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 Woodruff Marbury Somervell  (1872 - 1938)

About: Woodruff Marbury Somervell


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Lived/Active: Washington/New York/District Of Columbia / Canada/France      Known for: architecture, etching, landscape painting

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Woodruff Somervill is primarily known as Woodruff Marbury Somervell

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Ad Code: 4
Marbury Somervell
1929, Caption reads, "The Old Gendarmerie de Martigues"
Artwork images are copyright of the artist or assignee
This biography from the Archives of AskART:
The following information is from the Pacific Coast Architecture Database.

He married and divorced Helen Hughes, who lived in San Diego, CA, at the time of Somervell's death; Somervell married Hortense Koepfli, a woman twenty years younger, in 02/1931. She vacationed at the Deep Well Guest Ranch near Palm Springs in 1933.

Somervell's parents were Augustus and Mary Eliza Somervell Maccafferty. According to C.B. Bagley, in his History of Seattle: 'The family name was changed by a ruling of the supreme court for the purpose of enabling them to inherit certain properties and in the fulfillment of a clause in the will of the maternal grandfather of Woodruff M. Somervell.' (See Clarence B. Bagley, History of Seattle, [Chicago: The S.J. Clarke Publishing Company, 1916], v.3, p. 832.) Somervell's paternal grandfather, Robert Maccafferty, an Irishman who immigrated to the U.S. in 1814, was a noted civil engineer, who worked with the New York politician, DeWitt Clinton, on the building of the Erie Canal. Maccafferty also built the first light house in Cuba, where he died in 1868. His mother-in-law was living in her house in The Highlands, Seattle, WA, at the time of Somervell's death.

Somervell had one daughter, Jane, who lived abroad at the time of his death in 1938.

Somervell worked as a Project Architect, Heins and LaFarge, Architects, New York, NY; Heins and LaFarge sent him to work on the Saint James Cathedral, First Hill, Seattle, WA, c. 1905. He worked in Seattle, WA, and Vancouver, BC, over the next two decades. Somervell traveled frequently, and by c. 1920-1921, he lived in New York, NY, again; at this time, he worked with C.A. Fullerton and R. Rosenbluth on the design of a mammoth World War I memorial stretching from the 59th Street Plaza to Columbus Circle. (See "Colossal Composite of War Memorials," New York Times, 07/04/1920, p. 44); in 1924, he relocated to Los Angeles, CA. In 1931, Somervell lived at 539 South Mariposa Street, Los Angeles.

Biographical Information:

Work History:
Consulting Architect and Construction Supervisor, Heins and LaFarge, Architects, New York, NY, c. 1905; Partner, Somervell and Cote, Architects, Seattle, WA, 1906-1909; between 1910-1917, Somervell operated offices simultaneously in Seattle and Vancouver, BC, Canada; Partner, Somervell and [John L.] Putnam, Architects, Vancouver, BC, Canada, 1907-1917; Principal, W. Marbury Somervell, Architect, Seattle, WA, 1910-1914; Somervell and Putnam were listed as a firm in Seattle's Polk City Directory between 1915-1917; between 1912-1915, Somervell worked in association with Harlan Thomas on at least three Seattle Public Libraries.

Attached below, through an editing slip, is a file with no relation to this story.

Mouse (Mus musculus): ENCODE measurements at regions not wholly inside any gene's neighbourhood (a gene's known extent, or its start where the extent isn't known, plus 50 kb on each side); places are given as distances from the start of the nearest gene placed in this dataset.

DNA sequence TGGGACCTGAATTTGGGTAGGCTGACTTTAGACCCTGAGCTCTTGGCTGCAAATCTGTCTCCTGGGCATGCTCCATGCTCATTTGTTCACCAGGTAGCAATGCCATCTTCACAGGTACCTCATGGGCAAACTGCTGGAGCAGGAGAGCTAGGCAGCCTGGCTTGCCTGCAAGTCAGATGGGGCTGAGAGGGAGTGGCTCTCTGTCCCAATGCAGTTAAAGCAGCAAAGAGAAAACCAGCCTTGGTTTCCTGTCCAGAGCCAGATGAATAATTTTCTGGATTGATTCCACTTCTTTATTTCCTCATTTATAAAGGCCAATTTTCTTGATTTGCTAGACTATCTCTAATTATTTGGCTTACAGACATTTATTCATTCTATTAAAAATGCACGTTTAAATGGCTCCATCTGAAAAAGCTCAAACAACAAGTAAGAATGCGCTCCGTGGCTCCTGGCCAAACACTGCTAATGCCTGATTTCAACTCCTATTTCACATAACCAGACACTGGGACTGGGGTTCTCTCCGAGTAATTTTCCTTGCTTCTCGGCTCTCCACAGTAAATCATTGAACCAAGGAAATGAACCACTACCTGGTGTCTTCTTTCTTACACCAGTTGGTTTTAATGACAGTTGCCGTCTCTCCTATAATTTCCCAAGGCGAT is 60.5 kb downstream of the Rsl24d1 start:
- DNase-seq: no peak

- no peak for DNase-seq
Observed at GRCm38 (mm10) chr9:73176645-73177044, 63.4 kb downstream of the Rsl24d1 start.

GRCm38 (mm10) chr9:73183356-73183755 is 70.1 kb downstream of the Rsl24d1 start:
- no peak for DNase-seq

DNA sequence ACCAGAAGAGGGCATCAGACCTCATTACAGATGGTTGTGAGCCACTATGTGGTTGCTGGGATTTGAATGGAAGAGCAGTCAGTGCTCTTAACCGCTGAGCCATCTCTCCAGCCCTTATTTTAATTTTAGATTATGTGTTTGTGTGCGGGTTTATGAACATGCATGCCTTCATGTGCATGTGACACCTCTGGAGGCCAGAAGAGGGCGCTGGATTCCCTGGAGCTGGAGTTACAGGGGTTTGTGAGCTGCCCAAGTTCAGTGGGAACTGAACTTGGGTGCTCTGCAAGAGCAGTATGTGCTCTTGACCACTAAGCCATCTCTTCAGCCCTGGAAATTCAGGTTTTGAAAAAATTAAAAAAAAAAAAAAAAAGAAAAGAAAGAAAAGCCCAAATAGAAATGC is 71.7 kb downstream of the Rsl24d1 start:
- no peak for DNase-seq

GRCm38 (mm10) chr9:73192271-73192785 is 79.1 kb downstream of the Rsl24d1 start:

Officer, U.S. Army, Corps of Engineers and Chemical Warfare Service, France, 1917-1918; he was commissioned as a Major, U.S. Army, 1917, and served a tour of duty on France; Somervell was at one point elevated to the rank of colonel.

A Los Angeles Times article referred to him as "Colonel Marbury Somervell" (06/12/1933); another newspaper report (LA Times 10/21/1928) stated that "During the World War he achieved distinction as colonel in the A.E.F., stationed on the Italian front with the Third Division of Engineers." Somervell remained in Europe helping to restore damaged monuments in France, 1918-c. 1920; he worked in New York, NY, in 1921, and had moved to Los Angeles, CA, c. 1924. He practiced in Los Angeles with John L. Putnam, c. 1924-1930.

Miscellaneous: His first name has been noted variously as "Woodruf" and "Woodnut"; it was spelled "Woodruff." He often went by the name, "W. Marbury Somervell."

Online Source:

This biography from the Archives of AskART:
Born in Washington, DC on May 3, 1873, Marbury Somervell was educated at Cornell University and Academy of Fine Arts in Florence, Italy. He worked as an architect in New York, Vancouver, and Seattle (1916) before serving in WWI.

The years 1920-25 were spent in France recovering from the effects of the war. In 1925 he settled in Los Angeles and established the architectural firm of Somervell & Putnam. His etchings include European architectural scenes and California landscapes.

He died in Paris, France in 1939.

California Society of Etchers; Paris Salon, 1920s; LA Public Library, 1925; Bullock's (LA), 1933.
Edan Hughes, "Artists in California, 1786-1940"
Seattle Post-Intelligencer, 4-23-1916; Southern California Artists (Nancy Moure).
Nearly 20,000 biographies can be found in Artists in California 1786-1940 by Edan Hughes and is available for sale ($150). For a full book description and order information please click here.

This biography from the Archives of AskART:
W.M. SOMERVELL, did not die in Paris, but in Cannes.
W.M. SOMERVELL fought the first world war in France and ended up as a colonel.

He came back to France in the late 20's and criss-crossed the country (+ Italy, Switzerland, Spain...) in company of a famous french engraver Raymond BRECHENMACHER (Premier Grand Prix de Rome 1922) making drawings of all the picturesque villages and places of architectural interest.

The etchings were then executed in Brechenmacher's studio in Versailles.
Written and submitted by Gaby SAADE

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